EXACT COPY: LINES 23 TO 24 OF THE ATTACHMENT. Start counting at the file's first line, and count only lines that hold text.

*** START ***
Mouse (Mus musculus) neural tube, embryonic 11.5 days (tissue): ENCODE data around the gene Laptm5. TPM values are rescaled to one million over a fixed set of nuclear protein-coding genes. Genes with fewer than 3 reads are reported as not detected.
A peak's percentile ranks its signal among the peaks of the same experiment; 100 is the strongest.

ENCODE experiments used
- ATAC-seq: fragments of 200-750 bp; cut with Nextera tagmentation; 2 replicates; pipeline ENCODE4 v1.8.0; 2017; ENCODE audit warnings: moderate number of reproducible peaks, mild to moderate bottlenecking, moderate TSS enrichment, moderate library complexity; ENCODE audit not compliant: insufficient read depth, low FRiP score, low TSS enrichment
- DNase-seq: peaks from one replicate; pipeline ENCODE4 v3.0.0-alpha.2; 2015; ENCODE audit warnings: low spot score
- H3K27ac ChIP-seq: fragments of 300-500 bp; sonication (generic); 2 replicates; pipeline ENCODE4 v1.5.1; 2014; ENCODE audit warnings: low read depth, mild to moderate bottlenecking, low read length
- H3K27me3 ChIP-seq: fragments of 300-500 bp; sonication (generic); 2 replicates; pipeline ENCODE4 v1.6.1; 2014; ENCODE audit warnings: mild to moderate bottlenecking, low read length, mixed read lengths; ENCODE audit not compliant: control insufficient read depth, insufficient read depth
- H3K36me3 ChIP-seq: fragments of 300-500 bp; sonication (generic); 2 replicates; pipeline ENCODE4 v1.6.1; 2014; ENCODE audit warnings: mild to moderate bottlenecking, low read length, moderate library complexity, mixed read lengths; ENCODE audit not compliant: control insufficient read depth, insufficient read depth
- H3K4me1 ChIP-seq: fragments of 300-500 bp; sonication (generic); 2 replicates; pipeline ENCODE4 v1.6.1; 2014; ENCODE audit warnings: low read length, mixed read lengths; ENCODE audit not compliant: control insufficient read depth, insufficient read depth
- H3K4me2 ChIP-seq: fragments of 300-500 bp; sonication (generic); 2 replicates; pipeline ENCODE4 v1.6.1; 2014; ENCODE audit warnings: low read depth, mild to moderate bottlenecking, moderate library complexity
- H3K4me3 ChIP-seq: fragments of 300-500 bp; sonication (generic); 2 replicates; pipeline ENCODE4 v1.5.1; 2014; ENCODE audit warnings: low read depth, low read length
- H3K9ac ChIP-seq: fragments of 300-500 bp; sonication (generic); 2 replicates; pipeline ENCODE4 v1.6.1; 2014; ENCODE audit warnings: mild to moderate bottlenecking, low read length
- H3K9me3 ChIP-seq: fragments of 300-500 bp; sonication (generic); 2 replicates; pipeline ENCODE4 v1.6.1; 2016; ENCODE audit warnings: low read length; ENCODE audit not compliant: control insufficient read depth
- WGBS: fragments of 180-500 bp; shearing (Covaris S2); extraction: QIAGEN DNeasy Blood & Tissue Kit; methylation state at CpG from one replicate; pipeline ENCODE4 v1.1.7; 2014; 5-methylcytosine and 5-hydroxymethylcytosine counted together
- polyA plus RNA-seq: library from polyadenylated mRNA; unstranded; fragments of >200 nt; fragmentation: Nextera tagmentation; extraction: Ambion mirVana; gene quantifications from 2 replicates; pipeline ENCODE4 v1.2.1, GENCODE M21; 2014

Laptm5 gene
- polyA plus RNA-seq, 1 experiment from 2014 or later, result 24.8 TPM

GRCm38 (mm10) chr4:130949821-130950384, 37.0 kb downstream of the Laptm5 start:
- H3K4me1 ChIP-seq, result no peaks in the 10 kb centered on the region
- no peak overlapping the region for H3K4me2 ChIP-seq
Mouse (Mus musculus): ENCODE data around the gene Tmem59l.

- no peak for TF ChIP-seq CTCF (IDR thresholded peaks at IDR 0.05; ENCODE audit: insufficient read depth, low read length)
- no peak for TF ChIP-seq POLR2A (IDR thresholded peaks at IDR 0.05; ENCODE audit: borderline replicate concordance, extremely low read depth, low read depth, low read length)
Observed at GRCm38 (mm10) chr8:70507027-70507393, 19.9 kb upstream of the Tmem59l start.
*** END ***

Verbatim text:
- no peak for TF ChIP-seq POLR2A (IDR thresholded peaks at IDR 0.05; ENCODE audit: borderline replicate concordance, extremely low read depth, low read depth, low read length)
Observed at GRCm38 (mm10) chr8:70507027-70507393, 19.9 kb upstream of the Tmem59l start.